However, for quick fixes to processes that are broken, one cannot beat the Quick Change Process", stressed Loew, "and it is a valuable process for identifying "low hanging fruit" and areas for more analysis and work."
In conclusion, King stated: "The Observation Team took on ten projects that made or will make a significant difference. The Data Management Team was able to try out some of the new processes right away. All were needed changes and already completed."
"Senior leadership was impressed with how quickly the interaction and communications of the two campuses evolved and improved; empowerment flourished within the teams, team members took ownership of the processes and we experienced an enhanced interaction with management."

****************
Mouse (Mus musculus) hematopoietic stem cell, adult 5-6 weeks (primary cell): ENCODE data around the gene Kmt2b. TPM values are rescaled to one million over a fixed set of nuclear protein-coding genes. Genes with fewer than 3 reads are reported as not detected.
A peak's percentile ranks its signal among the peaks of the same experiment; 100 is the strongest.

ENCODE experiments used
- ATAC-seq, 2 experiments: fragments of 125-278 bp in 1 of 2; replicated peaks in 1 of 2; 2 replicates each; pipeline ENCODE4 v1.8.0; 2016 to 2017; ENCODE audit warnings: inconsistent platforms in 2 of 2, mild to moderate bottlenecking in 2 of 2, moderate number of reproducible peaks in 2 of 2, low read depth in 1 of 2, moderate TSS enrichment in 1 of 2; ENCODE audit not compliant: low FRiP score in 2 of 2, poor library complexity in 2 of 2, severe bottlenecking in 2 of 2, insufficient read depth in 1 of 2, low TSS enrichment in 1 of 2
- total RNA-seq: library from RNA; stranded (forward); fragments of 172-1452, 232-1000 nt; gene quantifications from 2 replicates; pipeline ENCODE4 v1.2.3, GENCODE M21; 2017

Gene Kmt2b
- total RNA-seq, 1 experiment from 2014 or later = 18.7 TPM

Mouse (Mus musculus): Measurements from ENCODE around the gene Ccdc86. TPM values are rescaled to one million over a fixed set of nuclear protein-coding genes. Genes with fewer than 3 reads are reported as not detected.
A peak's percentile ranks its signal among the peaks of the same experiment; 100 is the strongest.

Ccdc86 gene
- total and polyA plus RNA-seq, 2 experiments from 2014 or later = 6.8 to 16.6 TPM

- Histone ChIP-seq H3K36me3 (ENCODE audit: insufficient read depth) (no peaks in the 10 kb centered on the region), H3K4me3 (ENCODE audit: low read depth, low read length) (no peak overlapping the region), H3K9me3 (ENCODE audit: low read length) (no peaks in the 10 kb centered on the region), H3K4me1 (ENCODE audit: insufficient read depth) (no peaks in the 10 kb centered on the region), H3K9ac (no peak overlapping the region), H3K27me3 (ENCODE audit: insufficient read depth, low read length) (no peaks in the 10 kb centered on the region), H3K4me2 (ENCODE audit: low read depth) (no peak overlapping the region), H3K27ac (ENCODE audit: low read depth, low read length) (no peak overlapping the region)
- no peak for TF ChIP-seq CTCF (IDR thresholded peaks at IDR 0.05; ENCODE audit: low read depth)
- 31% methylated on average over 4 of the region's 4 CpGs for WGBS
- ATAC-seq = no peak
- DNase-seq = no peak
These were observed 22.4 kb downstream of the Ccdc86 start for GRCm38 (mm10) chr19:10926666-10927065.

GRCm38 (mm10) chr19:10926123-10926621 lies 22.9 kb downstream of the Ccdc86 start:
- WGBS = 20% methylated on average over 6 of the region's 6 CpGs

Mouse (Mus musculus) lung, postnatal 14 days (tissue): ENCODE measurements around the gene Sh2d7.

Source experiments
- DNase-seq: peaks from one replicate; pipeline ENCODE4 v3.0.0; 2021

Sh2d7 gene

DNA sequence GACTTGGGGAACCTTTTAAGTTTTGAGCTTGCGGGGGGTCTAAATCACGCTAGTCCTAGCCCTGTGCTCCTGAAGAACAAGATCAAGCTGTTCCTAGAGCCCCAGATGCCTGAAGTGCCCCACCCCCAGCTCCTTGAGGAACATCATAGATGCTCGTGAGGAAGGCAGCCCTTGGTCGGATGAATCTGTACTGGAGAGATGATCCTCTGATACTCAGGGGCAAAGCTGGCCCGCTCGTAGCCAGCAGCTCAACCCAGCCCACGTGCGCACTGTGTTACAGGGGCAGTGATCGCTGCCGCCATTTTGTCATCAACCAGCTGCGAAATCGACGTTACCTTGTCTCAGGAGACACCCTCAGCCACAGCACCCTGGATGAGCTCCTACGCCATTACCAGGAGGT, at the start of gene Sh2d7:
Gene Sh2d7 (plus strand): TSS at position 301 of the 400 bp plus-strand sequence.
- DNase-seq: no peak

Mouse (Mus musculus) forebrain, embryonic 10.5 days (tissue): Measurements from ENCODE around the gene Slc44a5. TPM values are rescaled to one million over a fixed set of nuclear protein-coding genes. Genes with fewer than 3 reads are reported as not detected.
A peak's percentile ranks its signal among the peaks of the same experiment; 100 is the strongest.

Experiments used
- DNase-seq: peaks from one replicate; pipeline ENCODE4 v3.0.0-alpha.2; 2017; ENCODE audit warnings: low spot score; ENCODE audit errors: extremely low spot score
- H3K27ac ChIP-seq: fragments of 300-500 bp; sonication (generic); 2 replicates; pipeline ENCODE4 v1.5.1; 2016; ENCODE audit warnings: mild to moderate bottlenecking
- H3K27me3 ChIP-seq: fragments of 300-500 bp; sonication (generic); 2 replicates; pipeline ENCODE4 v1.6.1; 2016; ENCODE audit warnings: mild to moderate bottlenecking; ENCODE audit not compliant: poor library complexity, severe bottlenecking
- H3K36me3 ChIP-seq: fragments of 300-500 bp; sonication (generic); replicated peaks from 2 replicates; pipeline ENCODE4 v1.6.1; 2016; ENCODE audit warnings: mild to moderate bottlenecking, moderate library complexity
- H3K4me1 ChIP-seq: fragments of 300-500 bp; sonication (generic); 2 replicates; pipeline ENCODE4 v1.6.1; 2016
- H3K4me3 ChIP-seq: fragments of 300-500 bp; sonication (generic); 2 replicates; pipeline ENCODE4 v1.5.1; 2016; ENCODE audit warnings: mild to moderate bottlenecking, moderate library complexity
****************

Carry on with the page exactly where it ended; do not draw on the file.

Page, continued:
If you missed our original two articles about Quick Change please read them at : http://masetllc.com/news/090109.shtml and
If you are interested in achieving similar results on some of your processes please contact us at Charles.Loew@masetllc.com
Maset has the ability, the
resources, and a
history of successes, making
us confident in our ability to deliver
superior results for your organization.
Contact Charles Loew today to begin the journey.